Make an initializing constructor for a child class in C#

[initializing constructor]

An initializing constructor is a constructor that takes parameters to make it easy to initialize an object’s properties. This example shows how to reuse a class’s initializing constructor for a child class.

The following Person class has an initializing constructor.

public class Person
    public string FirstName, LastName, Street, City, State, Zip;

    // Initializing constructor.
    public Person(string firstName, string lastName,
        string street, string city, string state, string zip)
        FirstName = firstName;
        LastName = lastName;
        Street = street;
        City = city;
        State = state;
        Zip = zip;

The constructor simply saves its parameter values in the object’s properties.

The following code shows an Employee class that inherits from the Person class.

public class Employee : Person
    public string MailStop;

    // Initializing constructor.
    public Employee(string firstName, string lastName,
        string street, string city, string state,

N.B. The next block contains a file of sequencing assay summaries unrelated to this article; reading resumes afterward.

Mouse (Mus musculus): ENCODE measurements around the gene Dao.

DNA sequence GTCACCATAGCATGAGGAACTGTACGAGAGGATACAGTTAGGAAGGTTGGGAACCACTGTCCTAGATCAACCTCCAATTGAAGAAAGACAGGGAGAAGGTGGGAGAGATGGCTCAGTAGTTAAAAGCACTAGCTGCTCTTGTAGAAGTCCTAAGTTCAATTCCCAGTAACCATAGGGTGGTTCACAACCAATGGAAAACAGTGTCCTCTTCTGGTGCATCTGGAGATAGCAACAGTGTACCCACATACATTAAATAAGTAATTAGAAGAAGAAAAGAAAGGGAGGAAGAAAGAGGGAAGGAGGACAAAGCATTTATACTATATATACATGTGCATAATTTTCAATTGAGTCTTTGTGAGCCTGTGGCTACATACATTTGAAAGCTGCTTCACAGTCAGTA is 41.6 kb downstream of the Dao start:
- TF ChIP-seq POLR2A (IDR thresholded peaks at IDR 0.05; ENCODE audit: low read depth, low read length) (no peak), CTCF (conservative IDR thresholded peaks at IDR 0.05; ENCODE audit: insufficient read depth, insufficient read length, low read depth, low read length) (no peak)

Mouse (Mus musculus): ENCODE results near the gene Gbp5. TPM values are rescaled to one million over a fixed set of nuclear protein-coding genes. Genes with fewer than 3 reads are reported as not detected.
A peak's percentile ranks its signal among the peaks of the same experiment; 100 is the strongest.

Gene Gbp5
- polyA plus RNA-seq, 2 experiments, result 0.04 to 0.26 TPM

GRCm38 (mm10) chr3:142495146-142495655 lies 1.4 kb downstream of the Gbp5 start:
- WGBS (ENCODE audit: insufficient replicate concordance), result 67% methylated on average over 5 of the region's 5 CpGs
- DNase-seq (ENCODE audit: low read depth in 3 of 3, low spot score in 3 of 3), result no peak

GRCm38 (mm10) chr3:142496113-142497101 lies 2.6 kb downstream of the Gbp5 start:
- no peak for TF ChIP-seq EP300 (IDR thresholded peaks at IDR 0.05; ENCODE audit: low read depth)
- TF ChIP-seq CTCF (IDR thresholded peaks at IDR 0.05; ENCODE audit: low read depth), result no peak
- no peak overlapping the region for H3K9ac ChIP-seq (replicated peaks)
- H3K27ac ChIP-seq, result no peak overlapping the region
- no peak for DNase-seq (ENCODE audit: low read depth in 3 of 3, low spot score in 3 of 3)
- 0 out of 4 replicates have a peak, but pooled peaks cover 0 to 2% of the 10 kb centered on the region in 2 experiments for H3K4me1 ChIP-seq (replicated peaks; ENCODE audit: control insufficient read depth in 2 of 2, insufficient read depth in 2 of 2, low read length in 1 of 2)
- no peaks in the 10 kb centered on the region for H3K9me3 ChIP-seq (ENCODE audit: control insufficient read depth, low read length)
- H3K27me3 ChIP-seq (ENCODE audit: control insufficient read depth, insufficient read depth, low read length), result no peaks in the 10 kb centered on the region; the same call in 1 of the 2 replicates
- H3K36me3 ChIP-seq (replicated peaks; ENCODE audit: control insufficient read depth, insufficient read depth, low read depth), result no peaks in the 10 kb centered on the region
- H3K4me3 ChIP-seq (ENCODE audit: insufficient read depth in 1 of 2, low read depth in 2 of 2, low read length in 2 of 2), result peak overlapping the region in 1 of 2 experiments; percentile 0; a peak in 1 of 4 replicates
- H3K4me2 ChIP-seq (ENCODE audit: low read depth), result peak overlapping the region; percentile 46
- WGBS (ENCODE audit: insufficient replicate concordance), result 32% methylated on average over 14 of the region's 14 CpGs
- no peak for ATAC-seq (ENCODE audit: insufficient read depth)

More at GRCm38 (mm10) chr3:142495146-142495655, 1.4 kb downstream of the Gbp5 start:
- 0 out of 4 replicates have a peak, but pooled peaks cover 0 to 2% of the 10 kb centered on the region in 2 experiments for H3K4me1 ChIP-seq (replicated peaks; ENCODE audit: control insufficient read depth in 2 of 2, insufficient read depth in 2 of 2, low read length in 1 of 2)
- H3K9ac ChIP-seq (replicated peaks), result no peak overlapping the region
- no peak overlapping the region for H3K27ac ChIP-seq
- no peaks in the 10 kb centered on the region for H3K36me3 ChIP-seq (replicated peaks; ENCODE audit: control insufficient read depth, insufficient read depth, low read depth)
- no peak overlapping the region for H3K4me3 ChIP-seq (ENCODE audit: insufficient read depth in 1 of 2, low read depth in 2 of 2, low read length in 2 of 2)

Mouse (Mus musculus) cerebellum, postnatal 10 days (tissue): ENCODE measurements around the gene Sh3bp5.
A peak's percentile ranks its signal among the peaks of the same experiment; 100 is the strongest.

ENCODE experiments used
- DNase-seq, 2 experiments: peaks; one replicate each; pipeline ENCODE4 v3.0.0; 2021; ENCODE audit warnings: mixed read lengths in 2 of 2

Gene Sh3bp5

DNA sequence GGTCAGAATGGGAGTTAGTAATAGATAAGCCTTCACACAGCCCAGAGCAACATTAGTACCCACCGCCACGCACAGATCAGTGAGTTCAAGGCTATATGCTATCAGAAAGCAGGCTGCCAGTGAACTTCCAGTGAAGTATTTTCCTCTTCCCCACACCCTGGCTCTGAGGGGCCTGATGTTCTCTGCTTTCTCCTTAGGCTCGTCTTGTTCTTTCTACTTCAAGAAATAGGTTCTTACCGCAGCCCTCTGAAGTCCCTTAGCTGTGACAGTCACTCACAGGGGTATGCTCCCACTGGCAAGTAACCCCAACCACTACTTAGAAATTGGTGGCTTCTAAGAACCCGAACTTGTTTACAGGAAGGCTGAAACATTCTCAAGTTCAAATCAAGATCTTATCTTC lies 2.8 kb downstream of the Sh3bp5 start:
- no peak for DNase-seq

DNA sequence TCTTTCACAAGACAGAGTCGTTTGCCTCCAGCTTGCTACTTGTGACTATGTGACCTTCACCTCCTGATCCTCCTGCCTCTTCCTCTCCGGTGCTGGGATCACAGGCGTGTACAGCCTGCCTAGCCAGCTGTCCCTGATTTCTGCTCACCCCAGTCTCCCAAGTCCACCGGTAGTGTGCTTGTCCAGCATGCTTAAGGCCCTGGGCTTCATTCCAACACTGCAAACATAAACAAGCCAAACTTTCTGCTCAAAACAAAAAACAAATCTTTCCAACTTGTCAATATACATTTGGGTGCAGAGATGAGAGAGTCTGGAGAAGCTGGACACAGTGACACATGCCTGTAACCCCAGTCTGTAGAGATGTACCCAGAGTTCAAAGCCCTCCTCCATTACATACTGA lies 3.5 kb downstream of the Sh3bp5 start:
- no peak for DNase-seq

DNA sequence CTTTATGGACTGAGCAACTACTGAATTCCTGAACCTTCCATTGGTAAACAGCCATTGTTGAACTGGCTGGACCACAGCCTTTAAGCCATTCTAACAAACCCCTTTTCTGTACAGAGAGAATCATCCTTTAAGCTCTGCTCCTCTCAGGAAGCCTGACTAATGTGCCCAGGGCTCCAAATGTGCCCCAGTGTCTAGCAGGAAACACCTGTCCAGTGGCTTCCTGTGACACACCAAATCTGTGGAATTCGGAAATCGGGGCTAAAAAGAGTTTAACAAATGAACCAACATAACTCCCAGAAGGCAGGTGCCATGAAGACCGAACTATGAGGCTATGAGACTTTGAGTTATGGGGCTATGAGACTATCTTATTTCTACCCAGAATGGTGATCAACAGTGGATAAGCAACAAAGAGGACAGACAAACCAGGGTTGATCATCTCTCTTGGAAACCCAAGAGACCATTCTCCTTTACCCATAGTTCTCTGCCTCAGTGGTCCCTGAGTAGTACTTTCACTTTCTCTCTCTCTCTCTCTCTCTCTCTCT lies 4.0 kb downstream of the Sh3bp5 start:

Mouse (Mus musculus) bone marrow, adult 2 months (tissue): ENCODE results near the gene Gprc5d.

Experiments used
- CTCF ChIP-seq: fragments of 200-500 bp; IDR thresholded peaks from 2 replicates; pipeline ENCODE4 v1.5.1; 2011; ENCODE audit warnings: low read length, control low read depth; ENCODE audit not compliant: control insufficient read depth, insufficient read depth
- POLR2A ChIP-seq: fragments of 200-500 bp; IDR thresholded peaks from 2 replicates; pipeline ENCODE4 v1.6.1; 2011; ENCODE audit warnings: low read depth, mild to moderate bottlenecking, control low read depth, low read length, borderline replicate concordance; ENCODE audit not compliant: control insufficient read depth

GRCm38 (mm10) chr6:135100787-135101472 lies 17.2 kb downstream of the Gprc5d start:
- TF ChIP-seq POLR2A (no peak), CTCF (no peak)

string zip, string mailStop)
        : base(firstName, lastName, street, city, state, zip)
        MailStop = mailStop;

Notice how this class’s initializing constructor uses the “: base” syntax to invoke its base class’s constructor. That not only saves some typing but it also lets the child class take advantage of whatever code is in the base class’s constructor. For example, the Person class might validate the data to ensure that the fields were non-blank, that the state and city were valid, and that the ZIP code was valid for the state and city. In that case, by invoking the parent class’s constructor the Employee class would gain the benefits of those validations.

In general it’s a good idea for child class constructors to invoke the parent class’s constructor even if it takes no parameters so the parent class can perform whatever initialization and validation it defines. Later, if you modify the parent class to add actions to its constructors, the child class automatically gets the advantage of those changes without requiring you to add new code to the child class. (In fact, if the parent class has a lot of child classes, it might be hard to remember to modify them all later.)

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